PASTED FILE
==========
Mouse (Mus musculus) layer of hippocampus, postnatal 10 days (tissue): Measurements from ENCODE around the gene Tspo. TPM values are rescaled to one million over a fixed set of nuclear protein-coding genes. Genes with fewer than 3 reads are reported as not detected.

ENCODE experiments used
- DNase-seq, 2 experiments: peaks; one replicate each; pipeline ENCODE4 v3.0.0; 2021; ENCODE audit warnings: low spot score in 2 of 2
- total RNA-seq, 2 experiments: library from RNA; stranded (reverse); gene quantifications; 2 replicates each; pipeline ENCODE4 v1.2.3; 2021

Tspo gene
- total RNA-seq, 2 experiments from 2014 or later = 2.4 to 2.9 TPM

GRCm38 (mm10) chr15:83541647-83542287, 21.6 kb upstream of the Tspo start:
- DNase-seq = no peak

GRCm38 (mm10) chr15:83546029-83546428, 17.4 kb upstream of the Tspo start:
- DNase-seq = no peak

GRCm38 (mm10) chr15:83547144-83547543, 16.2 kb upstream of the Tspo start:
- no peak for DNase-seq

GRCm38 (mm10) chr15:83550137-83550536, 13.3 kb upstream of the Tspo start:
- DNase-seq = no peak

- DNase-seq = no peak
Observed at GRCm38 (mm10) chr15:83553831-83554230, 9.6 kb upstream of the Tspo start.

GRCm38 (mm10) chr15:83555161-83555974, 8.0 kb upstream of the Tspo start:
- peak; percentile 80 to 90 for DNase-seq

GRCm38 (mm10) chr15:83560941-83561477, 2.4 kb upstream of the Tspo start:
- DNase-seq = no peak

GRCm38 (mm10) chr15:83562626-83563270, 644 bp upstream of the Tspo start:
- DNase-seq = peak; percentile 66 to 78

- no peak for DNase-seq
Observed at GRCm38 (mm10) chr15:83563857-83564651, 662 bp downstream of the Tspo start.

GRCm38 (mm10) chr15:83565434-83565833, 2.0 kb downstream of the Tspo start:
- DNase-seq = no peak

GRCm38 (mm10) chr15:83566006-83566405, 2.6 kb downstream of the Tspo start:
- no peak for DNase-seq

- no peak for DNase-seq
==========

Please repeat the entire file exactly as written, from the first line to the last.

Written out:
Mouse (Mus musculus) layer of hippocampus, postnatal 10 days (tissue): Measurements from ENCODE around the gene Tspo. TPM values are rescaled to one million over a fixed set of nuclear protein-coding genes. Genes with fewer than 3 reads are reported as not detected.

ENCODE experiments used
- DNase-seq, 2 experiments: peaks; one replicate each; pipeline ENCODE4 v3.0.0; 2021; ENCODE audit warnings: low spot score in 2 of 2
- total RNA-seq, 2 experiments: library from RNA; stranded (reverse); gene quantifications; 2 replicates each; pipeline ENCODE4 v1.2.3; 2021

Tspo gene
- total RNA-seq, 2 experiments from 2014 or later = 2.4 to 2.9 TPM

GRCm38 (mm10) chr15:83541647-83542287, 21.6 kb upstream of the Tspo start:
- DNase-seq = no peak

GRCm38 (mm10) chr15:83546029-83546428, 17.4 kb upstream of the Tspo start:
- DNase-seq = no peak

GRCm38 (mm10) chr15:83547144-83547543, 16.2 kb upstream of the Tspo start:
- no peak for DNase-seq

GRCm38 (mm10) chr15:83550137-83550536, 13.3 kb upstream of the Tspo start:
- DNase-seq = no peak

- DNase-seq = no peak
Observed at GRCm38 (mm10) chr15:83553831-83554230, 9.6 kb upstream of the Tspo start.

GRCm38 (mm10) chr15:83555161-83555974, 8.0 kb upstream of the Tspo start:
- peak; percentile 80 to 90 for DNase-seq

GRCm38 (mm10) chr15:83560941-83561477, 2.4 kb upstream of the Tspo start:
- DNase-seq = no peak

GRCm38 (mm10) chr15:83562626-83563270, 644 bp upstream of the Tspo start:
- DNase-seq = peak; percentile 66 to 78

- no peak for DNase-seq
Observed at GRCm38 (mm10) chr15:83563857-83564651, 662 bp downstream of the Tspo start.

GRCm38 (mm10) chr15:83565434-83565833, 2.0 kb downstream of the Tspo start:
- DNase-seq = no peak

GRCm38 (mm10) chr15:83566006-83566405, 2.6 kb downstream of the Tspo start:
- no peak for DNase-seq

- no peak for DNase-seq